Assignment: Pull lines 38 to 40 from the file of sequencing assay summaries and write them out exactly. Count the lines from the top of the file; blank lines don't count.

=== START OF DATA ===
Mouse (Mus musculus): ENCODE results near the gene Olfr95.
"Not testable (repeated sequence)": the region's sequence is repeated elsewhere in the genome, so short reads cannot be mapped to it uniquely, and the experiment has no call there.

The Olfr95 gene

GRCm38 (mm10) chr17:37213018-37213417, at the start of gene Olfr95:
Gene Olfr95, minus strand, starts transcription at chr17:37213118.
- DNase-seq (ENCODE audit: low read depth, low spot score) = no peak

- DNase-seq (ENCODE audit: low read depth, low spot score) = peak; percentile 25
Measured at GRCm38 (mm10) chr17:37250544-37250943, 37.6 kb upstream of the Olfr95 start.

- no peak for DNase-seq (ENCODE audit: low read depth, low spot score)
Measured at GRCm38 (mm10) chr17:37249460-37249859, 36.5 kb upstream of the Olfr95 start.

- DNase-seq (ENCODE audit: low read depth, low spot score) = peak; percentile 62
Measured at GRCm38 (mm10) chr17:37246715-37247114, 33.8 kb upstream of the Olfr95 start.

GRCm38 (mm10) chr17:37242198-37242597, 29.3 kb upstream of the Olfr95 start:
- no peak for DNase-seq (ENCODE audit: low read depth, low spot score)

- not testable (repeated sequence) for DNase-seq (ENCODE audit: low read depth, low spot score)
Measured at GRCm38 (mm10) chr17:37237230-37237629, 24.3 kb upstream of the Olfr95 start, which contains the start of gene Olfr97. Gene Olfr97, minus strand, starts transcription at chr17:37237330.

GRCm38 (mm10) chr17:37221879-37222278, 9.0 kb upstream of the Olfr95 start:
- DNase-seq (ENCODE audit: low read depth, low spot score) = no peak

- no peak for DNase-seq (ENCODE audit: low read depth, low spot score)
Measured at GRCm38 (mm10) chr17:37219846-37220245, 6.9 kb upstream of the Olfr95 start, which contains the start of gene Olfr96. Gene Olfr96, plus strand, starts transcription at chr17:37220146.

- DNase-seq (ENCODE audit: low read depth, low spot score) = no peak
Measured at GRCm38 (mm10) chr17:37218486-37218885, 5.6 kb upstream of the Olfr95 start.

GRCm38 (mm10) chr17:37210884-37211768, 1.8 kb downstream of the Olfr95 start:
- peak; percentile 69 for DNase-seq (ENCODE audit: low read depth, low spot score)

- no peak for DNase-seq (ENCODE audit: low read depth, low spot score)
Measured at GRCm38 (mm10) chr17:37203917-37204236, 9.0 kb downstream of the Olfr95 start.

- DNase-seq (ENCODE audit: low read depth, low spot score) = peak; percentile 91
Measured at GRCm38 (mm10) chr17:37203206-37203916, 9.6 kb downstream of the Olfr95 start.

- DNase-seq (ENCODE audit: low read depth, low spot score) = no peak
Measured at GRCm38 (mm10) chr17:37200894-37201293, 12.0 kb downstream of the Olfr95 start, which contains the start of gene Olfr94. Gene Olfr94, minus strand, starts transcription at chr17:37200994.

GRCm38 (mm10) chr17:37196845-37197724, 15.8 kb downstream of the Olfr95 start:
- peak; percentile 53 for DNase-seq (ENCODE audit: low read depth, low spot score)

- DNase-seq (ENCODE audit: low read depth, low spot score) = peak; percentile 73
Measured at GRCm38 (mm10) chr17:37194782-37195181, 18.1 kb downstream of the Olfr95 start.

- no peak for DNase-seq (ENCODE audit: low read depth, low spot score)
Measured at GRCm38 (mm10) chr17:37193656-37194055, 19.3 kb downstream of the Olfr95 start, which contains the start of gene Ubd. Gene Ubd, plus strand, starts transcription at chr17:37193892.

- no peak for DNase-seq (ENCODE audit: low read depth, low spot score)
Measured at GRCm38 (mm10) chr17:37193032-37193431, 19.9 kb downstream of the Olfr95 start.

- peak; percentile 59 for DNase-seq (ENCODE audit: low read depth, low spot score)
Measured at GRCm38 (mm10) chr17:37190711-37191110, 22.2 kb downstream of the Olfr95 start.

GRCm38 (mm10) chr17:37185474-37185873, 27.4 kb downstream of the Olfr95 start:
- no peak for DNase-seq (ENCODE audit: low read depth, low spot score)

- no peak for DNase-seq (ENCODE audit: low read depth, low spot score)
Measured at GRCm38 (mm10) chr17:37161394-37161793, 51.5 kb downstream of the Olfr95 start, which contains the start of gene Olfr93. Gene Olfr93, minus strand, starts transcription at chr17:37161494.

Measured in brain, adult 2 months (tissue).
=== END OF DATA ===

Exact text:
Measured at GRCm38 (mm10) chr17:37193032-37193431, 19.9 kb downstream of the Olfr95 start.

- peak; percentile 59 for DNase-seq (ENCODE audit: low read depth, low spot score)
Measured at GRCm38 (mm10) chr17:37190711-37191110, 22.2 kb downstream of the Olfr95 start.